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From Securities Regulation Daily, June 21, 2016

Fidelity entities obtain relief from auditor independence loan rule

By Amy Leisinger, J.D.

The staff of the SEC’s Division of Investment Management would not recommend enforcement action against Fidelity entities in certain situations in which the independence of an auditor could be questioned. Specifically, the relief permits an entity within the Fidelity investment company complex to continue to fulfill its obligations under Rule 2-01 of Regulation S-X by using the audit services of a public accounting firm that is not technically in compliance with the loan provision concerning auditor independence by virtue of having a loan from an owner of more than 10 percent of the securities of the audit client—in this case, a Fidelity entity.

Independence concerns. According to the request for relief, the audit committee of each Fidelity fund receives written communications affirming audit firms’ independence under relevant PCAOB and SEC rules in connection with audits of financial statements. However, an audit firm recently advised the funds that, while it is capable of remaining objective, it does not qualify as independent because it may not be in compliance with the loan provision of Rule 2-01 as a result of certain lending and ownership relationships. In many circumstances, the request notes, the institutions holding the shares do not have the authority to vote these shares or are not involved in the relationship as a direct lender. Nevertheless, the request explains, the funds’ affiliates for the purposes of the loan provision include all other entities within the Fidelity investment company complex and could create a blanket prohibition based on the affiliate relationships. The concerns underlying the loan provision are generally not implicated with respect to these types of lending relationships, Fidelity contends.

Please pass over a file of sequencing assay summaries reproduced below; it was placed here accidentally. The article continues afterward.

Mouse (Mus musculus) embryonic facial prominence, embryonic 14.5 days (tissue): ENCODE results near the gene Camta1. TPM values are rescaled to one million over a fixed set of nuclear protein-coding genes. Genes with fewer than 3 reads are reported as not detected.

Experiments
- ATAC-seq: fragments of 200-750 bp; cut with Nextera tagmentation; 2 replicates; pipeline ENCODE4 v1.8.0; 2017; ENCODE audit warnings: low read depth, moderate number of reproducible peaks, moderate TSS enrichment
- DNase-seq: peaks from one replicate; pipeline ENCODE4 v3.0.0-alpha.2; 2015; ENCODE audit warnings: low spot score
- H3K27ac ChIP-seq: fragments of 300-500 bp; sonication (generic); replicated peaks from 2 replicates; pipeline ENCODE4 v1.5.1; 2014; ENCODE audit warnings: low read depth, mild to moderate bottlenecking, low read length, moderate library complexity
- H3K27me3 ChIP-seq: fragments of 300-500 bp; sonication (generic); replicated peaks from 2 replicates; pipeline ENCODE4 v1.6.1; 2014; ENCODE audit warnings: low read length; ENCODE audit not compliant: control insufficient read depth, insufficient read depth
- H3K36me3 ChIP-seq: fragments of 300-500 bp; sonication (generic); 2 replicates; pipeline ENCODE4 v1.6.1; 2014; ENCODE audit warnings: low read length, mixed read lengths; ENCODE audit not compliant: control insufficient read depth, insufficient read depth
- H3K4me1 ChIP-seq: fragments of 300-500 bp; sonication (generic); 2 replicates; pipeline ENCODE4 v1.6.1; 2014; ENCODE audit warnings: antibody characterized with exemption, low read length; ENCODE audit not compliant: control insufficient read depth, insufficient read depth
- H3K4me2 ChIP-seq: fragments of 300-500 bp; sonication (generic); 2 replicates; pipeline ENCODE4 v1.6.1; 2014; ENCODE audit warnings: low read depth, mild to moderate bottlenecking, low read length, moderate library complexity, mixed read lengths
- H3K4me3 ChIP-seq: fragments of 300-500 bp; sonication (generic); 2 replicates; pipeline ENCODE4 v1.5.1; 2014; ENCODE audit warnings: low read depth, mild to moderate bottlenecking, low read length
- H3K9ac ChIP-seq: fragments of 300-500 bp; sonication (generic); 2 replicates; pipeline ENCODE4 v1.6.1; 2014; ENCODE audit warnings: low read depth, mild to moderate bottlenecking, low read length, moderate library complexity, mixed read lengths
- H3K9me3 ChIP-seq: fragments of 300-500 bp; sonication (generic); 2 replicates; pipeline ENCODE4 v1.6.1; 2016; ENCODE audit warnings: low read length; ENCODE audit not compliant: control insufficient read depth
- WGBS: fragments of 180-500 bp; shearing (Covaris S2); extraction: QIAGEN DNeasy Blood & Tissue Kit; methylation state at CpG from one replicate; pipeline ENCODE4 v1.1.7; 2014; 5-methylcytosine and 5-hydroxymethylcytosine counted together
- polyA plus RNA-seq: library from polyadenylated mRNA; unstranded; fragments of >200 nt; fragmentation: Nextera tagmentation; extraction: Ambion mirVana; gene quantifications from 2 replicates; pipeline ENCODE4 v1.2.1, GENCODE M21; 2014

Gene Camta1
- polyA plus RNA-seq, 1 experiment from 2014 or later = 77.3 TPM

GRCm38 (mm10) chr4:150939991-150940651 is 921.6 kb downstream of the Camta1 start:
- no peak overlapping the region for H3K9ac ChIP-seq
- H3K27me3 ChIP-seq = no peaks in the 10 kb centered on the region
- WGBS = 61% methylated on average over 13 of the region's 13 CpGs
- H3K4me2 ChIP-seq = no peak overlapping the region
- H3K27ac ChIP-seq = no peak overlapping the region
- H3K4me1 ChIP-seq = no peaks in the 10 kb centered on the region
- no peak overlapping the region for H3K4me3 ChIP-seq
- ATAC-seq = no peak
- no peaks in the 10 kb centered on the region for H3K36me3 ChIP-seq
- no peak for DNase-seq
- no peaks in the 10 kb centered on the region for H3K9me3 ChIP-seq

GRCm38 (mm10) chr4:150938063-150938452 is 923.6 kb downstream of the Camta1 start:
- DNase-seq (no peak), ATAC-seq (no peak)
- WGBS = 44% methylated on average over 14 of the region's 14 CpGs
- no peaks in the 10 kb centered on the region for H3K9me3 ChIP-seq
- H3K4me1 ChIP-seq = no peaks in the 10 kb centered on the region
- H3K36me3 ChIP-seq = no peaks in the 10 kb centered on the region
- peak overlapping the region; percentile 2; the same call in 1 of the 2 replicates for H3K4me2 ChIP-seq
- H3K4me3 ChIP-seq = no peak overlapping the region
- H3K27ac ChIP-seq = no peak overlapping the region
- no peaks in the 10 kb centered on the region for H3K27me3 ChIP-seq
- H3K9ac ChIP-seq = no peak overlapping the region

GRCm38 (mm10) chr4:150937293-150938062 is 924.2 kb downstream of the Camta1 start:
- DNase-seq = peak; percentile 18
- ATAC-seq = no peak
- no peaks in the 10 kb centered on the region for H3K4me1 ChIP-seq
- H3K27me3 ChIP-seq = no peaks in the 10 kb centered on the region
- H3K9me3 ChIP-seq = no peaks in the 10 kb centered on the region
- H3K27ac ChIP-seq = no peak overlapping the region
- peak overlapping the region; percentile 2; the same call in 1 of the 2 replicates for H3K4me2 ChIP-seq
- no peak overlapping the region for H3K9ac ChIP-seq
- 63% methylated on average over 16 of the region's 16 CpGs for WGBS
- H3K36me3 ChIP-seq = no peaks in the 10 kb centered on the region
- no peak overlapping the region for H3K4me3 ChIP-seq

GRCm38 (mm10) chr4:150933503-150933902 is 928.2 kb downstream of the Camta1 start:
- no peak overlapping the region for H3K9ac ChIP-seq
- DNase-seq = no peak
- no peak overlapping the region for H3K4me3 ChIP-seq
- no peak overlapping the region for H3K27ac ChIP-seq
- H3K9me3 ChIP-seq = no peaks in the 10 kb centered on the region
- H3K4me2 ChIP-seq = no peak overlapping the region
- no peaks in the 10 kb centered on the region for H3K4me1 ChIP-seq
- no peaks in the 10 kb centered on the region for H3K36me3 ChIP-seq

Relief granted. In granting the relief, the staff noted that its position applies only if the audit firm provides all required independence communications to the Fidelity entities and concludes that it can be objective and impartial. In addition, the staff specified that the relief applies only to specific lending and ownership relationships. Specific circumstances include: (1) an institution with a lending relationship with an audit firm while holding for the benefit of its customers more than 10 percent of the shares of a Fidelity entity; (2) an insurance company with such a relationship while holding more than 10 percent of the shares of a Fidelity fund in separate accounts on behalf of its contract holders; and (3) an institution with such a relationship while acting as an authorized participant or market maker to a Fidelity ETF and holding more than 10 percent of the shares of the ETF.

The no-action relief is temporary and expires after 18 months.

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